have sinned.” The elect, by nature, are precisely in the same sinful and guilty state as the non-elect. Paul often tells his converts that they were no better than others before their conversion. He says to the Ephesians, “ Ye were sometime darkness, but now are ye light in the Lord.” “ And you hath he quickened, who were dead in trespasses and sins; wherein in time past ye walked according to the course of this world, according to the prince of the power of the air, the spirit that now worketh in the children of disobedience ;- - and were by nature the children of wrath, even as others.” In writing to the Corinthians, after describing the most vile and odious characters, he says, 66 And such were some of you;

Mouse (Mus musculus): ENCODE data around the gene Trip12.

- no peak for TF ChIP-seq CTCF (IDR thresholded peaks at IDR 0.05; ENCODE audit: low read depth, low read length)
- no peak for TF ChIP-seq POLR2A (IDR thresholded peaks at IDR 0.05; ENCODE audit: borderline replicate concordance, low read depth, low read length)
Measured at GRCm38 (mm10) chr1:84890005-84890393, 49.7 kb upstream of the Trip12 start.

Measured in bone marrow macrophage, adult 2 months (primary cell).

but washed, but ye are sanctified, but ye are justified in the name of the Lord Jesus, and by the Spirit of our God." And Paul acknowledges that he himself was a blasphemer and a persecutor, and the very chief of sinners, before his conversion. The scripture every where represents the elect before their conversion, as being in the same guilty and perishing state as the non-elect. But it may be still a serious and important question, what the state of those is who are elected to eternal life, and belong to the people of Christ, before they repent and believe the gospel